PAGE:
In the 54 years that it’s been in production, the Rolex Submariner has transformed from a straightforward diver’s tool watch to a rugged, refined timepiece that guys who can’t swim wear with tuxedos. A new one will set you back by at least $7,500. But the one Steve McQueen wore during the 1960s and ’70s, which the auction house Phillips plans to sell on October 25, has an estimate of between $300,000 and $600,000.
That, of course, is a fairly modest reserve. After all, this is a watch that belonged to the Oscar-nominated, Golden Globe-winning, ultimate symbol of late 20th-century masculinity. And the Rolex Daytona left behind by McQueen’s only real rival, Paul Newman, sold for almost $18 million in the same sale last fall—a factor that will surely have the very wealthy people who bid on the Submariner in a froth come auction day.
And then there’s its incredible story. McQueen wore the Submariner, a no-date version that’s believed to have been made in 1964, until the late 70s. He then gave it as a gift to his favorite stunt double, the late Loren Janes, who was actually behind the wheel during that 10-minute car chase in Bullitt. McQueen had the back of the watch inscribed with a dedication reading, “LOREN, THE BEST DAMN STUNTMAN IN THE WORLD. STEVE.”
According to Forbes, when Janes’ California home was ravaged by wildfire in the summer of 2016, it was presumed gone for good. But Michael Eisenberg, the collector who’s selling the watch this fall, begged the Janes family to search the ashes of their former home for it. After they found it, the Submariner was shipped back to Rolex for a much-needed service to get it in good working condition again. But even after a thorough cleaning, you can still see soot from the fire in the bracelet clasp.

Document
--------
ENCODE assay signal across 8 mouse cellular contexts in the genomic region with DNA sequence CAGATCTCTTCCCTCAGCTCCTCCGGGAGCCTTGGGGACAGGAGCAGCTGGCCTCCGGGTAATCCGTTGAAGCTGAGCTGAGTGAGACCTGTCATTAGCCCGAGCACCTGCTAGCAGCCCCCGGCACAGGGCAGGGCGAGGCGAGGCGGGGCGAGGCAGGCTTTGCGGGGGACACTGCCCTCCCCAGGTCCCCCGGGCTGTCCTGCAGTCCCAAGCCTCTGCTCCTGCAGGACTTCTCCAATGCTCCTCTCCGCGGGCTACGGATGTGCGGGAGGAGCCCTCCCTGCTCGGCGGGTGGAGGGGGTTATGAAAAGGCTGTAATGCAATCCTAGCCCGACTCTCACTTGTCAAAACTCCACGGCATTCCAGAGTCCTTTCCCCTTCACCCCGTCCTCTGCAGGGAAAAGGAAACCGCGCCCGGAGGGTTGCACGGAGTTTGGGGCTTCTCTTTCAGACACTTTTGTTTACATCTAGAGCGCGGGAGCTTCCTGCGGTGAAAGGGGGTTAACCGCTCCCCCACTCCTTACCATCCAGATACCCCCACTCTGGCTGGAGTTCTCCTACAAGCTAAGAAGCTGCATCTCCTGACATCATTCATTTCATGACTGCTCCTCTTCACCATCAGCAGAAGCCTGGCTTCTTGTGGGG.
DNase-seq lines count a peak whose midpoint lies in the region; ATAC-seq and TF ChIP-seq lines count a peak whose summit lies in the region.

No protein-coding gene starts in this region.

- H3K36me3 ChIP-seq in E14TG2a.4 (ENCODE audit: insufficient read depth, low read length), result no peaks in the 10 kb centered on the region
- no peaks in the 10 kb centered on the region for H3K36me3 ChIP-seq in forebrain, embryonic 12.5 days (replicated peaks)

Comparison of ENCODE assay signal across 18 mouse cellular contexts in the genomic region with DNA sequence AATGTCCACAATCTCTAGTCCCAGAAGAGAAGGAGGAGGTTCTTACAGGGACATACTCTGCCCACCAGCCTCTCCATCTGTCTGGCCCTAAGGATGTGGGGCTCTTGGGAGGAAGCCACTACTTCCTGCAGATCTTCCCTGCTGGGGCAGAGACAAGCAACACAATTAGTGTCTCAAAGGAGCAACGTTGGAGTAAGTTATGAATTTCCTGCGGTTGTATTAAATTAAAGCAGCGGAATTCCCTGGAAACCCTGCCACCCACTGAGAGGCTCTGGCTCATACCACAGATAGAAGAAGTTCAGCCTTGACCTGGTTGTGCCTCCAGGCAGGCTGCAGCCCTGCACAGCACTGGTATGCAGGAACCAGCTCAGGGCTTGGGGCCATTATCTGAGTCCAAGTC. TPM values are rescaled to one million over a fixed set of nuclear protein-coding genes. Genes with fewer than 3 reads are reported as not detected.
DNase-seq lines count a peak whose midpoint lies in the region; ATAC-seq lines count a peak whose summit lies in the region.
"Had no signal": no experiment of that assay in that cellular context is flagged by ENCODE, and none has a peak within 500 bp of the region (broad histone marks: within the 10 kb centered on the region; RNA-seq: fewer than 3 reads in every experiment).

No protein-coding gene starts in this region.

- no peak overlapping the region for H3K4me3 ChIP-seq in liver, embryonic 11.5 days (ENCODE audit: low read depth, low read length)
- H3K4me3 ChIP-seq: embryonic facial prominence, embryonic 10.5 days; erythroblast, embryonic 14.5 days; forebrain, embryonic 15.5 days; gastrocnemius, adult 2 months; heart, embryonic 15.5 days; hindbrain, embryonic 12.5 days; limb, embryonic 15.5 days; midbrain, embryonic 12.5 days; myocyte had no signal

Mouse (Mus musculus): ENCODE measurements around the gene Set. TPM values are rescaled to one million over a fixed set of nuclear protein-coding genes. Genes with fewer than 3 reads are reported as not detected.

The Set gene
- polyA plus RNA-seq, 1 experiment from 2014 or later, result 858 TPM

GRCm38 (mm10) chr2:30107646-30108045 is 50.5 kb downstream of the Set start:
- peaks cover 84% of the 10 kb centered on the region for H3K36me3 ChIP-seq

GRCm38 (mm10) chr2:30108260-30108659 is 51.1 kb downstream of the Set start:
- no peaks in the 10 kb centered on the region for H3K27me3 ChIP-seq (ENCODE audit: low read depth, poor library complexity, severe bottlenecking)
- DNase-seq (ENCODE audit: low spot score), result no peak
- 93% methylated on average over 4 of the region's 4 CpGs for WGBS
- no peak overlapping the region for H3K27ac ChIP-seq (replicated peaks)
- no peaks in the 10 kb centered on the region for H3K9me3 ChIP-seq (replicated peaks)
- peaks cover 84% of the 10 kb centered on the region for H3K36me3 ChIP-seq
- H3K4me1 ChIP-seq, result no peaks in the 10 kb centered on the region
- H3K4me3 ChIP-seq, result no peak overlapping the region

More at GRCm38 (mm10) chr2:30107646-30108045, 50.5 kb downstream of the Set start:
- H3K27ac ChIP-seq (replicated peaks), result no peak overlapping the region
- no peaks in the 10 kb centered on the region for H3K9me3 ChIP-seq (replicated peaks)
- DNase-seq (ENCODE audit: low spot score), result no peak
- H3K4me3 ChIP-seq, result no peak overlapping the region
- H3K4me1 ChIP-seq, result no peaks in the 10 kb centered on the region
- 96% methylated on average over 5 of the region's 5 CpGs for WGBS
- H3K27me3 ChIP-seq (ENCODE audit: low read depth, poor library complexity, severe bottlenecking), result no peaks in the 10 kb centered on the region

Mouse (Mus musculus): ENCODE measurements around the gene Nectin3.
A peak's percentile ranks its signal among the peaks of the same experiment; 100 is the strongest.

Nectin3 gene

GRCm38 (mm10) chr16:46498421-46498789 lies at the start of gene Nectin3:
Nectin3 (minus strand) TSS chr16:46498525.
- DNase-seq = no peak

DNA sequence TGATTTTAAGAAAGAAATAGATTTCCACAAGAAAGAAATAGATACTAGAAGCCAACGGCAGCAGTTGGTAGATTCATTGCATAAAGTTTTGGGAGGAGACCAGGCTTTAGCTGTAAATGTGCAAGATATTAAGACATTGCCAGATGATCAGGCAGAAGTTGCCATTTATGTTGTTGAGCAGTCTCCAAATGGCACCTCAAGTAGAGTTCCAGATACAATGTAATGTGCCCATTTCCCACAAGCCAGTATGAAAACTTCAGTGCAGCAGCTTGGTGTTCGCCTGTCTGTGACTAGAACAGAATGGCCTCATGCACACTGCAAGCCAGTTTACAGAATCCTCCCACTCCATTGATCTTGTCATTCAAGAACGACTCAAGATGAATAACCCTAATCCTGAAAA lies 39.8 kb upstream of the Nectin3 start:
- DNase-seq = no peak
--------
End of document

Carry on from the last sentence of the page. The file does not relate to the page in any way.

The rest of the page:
It’s a remarkable watch owned by two remarkable men. And while the likelihood is that it won’t quite eclipse the astronomical selling price of the Paul Newman Daytona, there’s a good chance collectors will drive its value well into the seven-figure territory. And because he plans to donate a portion of the proceeds to the Janes family and Boys Republic, a charity McQueen cared about deeply, he’s hoping for a high final bid.
“I trust the universe,” he said in an interview with Forbes, before noting that just two wealthy bidders can drive up the price when the “mine’s bigger” mentality takes over. “And I’m not talking about body parts,” Eisenberg said. “I’m talking about checkbooks.”